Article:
Peter Brötzmann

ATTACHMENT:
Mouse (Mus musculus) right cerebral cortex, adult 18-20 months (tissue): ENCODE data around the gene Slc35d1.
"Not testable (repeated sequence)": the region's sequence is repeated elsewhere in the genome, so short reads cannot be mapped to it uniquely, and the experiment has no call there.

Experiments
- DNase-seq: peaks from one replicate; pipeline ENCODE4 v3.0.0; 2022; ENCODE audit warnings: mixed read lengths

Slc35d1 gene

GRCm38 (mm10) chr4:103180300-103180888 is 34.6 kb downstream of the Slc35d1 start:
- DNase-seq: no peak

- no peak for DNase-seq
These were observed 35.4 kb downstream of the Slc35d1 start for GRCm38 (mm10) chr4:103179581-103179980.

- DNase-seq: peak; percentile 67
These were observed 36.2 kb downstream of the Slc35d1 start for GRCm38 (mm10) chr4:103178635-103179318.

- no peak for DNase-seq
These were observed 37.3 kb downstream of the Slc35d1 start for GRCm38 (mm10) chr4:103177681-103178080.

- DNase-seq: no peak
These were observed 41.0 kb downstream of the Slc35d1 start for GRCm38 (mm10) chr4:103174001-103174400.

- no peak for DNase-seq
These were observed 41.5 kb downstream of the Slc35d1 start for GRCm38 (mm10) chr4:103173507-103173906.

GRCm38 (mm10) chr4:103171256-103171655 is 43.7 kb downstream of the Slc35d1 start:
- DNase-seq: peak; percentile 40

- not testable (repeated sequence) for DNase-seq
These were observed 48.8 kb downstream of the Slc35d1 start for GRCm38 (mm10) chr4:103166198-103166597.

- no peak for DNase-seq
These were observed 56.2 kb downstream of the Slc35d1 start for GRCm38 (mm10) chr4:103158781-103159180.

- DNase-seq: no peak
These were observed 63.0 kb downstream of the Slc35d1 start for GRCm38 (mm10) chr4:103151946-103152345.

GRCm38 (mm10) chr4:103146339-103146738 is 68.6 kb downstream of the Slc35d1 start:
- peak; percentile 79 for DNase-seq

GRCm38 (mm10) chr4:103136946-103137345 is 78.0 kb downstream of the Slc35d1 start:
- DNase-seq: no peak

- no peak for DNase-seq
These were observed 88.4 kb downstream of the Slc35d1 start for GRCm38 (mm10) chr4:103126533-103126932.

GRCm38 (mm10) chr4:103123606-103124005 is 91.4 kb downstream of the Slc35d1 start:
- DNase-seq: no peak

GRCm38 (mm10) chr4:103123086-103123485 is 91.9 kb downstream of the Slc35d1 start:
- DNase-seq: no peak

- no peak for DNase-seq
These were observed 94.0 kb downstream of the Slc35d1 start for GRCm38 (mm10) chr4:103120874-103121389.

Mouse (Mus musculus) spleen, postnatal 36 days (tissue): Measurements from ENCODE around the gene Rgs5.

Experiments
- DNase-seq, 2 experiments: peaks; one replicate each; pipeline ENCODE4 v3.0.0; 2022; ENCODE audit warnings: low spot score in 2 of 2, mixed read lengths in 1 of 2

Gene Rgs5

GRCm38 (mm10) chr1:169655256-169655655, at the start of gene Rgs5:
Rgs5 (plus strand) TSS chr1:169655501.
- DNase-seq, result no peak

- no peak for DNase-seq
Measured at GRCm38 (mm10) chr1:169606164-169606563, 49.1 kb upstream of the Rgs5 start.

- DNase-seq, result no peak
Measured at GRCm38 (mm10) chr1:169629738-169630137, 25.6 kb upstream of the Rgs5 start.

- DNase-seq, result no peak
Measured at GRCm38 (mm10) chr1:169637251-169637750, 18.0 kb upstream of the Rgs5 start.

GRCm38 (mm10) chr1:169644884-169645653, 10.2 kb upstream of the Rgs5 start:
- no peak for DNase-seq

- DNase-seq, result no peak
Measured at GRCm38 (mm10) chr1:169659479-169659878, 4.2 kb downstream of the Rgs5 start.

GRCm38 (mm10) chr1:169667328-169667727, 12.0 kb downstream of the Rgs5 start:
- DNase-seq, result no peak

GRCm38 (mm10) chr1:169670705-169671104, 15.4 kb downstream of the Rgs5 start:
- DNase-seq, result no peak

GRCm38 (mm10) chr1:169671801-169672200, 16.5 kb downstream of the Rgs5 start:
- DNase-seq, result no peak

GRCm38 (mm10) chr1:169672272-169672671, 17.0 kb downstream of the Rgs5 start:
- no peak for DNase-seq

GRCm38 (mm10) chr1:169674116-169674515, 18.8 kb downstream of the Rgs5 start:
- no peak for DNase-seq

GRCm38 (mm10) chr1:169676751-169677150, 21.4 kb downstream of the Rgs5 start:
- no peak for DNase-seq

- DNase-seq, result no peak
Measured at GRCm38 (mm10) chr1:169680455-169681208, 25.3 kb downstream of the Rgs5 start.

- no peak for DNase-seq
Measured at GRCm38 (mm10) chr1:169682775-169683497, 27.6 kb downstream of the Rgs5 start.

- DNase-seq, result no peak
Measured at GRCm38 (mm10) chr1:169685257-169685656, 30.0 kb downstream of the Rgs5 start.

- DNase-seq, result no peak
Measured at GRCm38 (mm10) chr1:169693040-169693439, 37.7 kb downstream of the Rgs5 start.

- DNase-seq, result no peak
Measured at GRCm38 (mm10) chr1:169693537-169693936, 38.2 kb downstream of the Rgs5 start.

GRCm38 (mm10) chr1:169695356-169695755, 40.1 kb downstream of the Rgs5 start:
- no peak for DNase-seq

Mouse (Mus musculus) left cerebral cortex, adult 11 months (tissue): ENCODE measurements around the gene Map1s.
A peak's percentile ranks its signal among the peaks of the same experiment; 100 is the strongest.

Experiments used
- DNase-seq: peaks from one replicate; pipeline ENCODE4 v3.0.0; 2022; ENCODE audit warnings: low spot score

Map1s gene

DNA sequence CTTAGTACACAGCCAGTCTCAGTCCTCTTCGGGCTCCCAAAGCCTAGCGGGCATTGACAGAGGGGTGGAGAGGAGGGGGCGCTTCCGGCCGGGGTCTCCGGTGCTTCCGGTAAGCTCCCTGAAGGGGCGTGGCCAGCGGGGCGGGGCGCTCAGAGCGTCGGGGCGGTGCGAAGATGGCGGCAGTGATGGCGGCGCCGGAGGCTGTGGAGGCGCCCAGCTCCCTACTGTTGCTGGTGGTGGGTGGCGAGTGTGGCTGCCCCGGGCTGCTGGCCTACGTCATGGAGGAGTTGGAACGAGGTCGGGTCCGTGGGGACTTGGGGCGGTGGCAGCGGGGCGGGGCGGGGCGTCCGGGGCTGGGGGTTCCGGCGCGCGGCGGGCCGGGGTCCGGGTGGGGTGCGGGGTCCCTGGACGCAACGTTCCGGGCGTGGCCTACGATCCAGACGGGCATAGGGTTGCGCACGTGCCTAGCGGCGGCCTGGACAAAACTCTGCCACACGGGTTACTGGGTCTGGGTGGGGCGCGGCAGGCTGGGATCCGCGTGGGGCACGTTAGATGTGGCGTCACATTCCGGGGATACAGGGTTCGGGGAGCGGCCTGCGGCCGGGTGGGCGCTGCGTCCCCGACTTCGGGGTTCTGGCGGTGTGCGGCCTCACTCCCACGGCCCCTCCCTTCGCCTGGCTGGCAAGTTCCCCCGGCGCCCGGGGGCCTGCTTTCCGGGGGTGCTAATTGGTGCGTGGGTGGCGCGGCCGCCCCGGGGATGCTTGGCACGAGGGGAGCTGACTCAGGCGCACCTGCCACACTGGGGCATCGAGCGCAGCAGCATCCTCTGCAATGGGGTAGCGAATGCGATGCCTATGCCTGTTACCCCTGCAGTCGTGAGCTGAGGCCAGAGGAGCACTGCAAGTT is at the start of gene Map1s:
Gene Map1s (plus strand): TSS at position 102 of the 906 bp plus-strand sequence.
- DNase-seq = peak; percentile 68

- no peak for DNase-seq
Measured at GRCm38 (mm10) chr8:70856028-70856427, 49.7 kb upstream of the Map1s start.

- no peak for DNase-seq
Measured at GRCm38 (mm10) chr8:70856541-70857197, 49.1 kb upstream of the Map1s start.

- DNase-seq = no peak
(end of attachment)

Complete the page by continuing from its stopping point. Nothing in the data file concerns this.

Peter Brotzmann, a German free-jazz saxophonist, was born March 6, 1941 in Remscheid. Brotzmann is one of the most prominent European free jazz musicians. On his many recordings, you can easily recognize his rough and lyrical tone. After studying painting in Wuppertal, he became dissatisfied by art galleries and exhibitions. Brotzmann, who has most of his album covers designed himself, hasn’t abandoned his art training. He learned to play clarinets and saxophones first. Perhaps the only jazz musician who can play the tarogato is him. Peter Kowald, double bassist, was one of his first musical relationships. Brotzmann released Adolphe Sax in 1967, his first recording. It featured Kowald and Sven-Ake Johansson as drummers. Machine Gun was released in 1968, an octet recording that is often cited as one of the best free jazz albums. Machine Gun is a powerful, high-impact sound attack that still shocks listeners decades later. Brotzmann was forced to reduce the group to three members due to logistical problems when touring with an octet. Brotzmann experimented with noise rock and heavy metal in the 1980s. He also played briefly in Last Exit. Brotzmann is still active and continues to tour and record. As a bandleader, he has released more than thirty albums and appeared on many more. Brotzmann’s Die Like A Dog Quartet, which includes William Parker, Toshinori Kondo and Hamid Drake, is loosely inspired in part by Albert Ayler (saxophonist), who was a major influence on his music. He has been regularly recording and touring with The Peter Brotzmann Octet since 1997. Since 1997, Brotzmann has recorded or performed with many musicians including Evan Parker, Han Bennink and Bill Laswell. Willem Breuker is another of his collaborators. Ken Vandermark, Conny Bauer, Ken Vandermark and Brotzmann’s son, Caspar Brotzmann. He is also a well-known guitarist. Text contributed by users is available under Creative Commons By–SA License. It may also be available under GNU FDL.

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